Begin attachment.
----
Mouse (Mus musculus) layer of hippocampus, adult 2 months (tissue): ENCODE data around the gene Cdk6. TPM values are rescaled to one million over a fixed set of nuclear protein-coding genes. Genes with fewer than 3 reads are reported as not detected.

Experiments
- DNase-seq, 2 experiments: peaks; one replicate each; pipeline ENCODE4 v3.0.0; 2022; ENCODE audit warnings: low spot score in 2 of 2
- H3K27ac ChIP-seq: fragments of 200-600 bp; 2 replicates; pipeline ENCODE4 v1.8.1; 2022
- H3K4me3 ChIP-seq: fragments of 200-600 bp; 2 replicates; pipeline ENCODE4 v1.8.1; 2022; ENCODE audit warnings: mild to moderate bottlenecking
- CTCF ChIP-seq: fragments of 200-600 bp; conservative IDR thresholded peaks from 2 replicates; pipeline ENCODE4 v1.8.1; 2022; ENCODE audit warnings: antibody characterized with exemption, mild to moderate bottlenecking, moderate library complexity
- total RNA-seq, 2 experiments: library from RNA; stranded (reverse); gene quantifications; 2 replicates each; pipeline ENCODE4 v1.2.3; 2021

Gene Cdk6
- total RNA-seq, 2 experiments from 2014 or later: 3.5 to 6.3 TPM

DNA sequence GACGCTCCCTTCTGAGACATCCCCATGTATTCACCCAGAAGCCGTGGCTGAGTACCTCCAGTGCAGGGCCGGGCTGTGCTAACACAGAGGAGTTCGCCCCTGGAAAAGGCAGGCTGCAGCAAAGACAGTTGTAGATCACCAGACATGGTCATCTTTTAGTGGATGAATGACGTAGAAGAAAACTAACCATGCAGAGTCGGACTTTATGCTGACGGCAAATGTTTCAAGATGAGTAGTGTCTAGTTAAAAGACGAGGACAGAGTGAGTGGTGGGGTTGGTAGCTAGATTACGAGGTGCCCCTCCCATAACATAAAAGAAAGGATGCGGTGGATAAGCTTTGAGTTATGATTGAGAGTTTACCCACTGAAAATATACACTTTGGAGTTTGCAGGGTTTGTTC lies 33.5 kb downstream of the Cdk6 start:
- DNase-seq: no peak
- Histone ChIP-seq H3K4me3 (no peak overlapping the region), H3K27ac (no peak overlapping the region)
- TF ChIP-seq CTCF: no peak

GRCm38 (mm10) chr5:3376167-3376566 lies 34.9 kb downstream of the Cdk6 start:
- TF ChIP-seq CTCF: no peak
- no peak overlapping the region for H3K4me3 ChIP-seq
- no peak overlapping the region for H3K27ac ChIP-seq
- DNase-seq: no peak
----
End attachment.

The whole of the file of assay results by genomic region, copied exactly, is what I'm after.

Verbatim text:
Mouse (Mus musculus) layer of hippocampus, adult 2 months (tissue): ENCODE data around the gene Cdk6. TPM values are rescaled to one million over a fixed set of nuclear protein-coding genes. Genes with fewer than 3 reads are reported as not detected.

Experiments
- DNase-seq, 2 experiments: peaks; one replicate each; pipeline ENCODE4 v3.0.0; 2022; ENCODE audit warnings: low spot score in 2 of 2
- H3K27ac ChIP-seq: fragments of 200-600 bp; 2 replicates; pipeline ENCODE4 v1.8.1; 2022
- H3K4me3 ChIP-seq: fragments of 200-600 bp; 2 replicates; pipeline ENCODE4 v1.8.1; 2022; ENCODE audit warnings: mild to moderate bottlenecking
- CTCF ChIP-seq: fragments of 200-600 bp; conservative IDR thresholded peaks from 2 replicates; pipeline ENCODE4 v1.8.1; 2022; ENCODE audit warnings: antibody characterized with exemption, mild to moderate bottlenecking, moderate library complexity
- total RNA-seq, 2 experiments: library from RNA; stranded (reverse); gene quantifications; 2 replicates each; pipeline ENCODE4 v1.2.3; 2021

Gene Cdk6
- total RNA-seq, 2 experiments from 2014 or later: 3.5 to 6.3 TPM

DNA sequence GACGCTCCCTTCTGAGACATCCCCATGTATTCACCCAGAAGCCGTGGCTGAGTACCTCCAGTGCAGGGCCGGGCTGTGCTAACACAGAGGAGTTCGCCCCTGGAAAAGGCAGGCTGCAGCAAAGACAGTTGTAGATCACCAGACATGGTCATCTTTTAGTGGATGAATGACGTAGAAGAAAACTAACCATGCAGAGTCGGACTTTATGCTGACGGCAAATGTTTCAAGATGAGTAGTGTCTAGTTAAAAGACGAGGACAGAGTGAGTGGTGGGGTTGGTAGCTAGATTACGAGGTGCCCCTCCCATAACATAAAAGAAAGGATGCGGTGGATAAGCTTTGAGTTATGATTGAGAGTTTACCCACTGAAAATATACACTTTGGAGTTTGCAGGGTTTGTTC lies 33.5 kb downstream of the Cdk6 start:
- DNase-seq: no peak
- Histone ChIP-seq H3K4me3 (no peak overlapping the region), H3K27ac (no peak overlapping the region)
- TF ChIP-seq CTCF: no peak

GRCm38 (mm10) chr5:3376167-3376566 lies 34.9 kb downstream of the Cdk6 start:
- TF ChIP-seq CTCF: no peak
- no peak overlapping the region for H3K4me3 ChIP-seq
- no peak overlapping the region for H3K27ac ChIP-seq
- DNase-seq: no peak